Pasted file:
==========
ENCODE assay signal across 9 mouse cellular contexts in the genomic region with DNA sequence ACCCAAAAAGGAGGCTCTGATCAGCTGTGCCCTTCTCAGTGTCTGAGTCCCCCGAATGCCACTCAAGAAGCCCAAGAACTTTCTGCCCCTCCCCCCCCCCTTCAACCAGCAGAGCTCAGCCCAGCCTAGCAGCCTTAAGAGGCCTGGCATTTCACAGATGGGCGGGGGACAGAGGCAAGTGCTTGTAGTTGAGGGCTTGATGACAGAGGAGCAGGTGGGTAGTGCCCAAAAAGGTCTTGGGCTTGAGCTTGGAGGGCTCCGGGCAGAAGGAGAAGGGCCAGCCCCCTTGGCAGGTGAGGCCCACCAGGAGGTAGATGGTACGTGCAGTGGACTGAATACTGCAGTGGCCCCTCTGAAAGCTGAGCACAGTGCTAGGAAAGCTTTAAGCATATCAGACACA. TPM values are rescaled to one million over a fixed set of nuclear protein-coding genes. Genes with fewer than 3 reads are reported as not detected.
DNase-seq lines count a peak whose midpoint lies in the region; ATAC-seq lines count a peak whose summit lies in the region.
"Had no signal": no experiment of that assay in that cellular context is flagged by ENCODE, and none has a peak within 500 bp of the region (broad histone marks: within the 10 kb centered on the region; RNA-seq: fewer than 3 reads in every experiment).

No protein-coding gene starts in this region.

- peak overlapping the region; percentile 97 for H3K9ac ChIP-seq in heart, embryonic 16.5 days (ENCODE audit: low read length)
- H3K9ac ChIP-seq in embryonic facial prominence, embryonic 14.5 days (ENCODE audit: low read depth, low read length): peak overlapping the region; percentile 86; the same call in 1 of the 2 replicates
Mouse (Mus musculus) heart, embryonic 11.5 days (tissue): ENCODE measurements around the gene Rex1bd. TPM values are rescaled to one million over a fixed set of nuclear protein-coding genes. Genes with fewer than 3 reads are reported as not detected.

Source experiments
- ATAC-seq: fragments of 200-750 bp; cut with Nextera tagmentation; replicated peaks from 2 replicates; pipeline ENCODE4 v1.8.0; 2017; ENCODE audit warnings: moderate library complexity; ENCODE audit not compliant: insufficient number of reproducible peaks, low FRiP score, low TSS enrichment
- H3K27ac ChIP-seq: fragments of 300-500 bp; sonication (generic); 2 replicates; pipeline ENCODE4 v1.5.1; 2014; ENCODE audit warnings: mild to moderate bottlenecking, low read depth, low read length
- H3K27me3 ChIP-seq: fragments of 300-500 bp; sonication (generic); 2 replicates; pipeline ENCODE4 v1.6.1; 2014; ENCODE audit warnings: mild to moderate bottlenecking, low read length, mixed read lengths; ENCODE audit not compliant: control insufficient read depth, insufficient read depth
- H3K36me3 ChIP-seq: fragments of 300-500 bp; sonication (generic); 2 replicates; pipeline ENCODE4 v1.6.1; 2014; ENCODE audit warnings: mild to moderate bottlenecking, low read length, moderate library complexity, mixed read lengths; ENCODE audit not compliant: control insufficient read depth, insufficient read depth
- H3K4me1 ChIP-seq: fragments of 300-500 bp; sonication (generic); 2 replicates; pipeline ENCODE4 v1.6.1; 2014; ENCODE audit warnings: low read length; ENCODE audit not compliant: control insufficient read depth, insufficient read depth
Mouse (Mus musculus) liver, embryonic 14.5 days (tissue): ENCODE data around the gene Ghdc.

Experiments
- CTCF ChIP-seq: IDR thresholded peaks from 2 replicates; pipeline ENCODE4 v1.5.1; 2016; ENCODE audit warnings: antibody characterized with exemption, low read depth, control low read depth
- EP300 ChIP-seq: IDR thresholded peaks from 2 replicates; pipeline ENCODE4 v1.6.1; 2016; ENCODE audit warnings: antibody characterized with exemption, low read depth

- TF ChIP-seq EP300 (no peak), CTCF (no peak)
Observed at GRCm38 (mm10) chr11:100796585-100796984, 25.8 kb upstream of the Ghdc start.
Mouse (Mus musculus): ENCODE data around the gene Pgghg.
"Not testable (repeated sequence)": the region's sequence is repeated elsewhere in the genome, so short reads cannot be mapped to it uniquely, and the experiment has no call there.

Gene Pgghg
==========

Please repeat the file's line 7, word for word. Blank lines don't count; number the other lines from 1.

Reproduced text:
Mouse (Mus musculus) heart, embryonic 11.5 days (tissue): ENCODE measurements around the gene Rex1bd. TPM values are rescaled to one million over a fixed set of nuclear protein-coding genes. Genes with fewer than 3 reads are reported as not detected.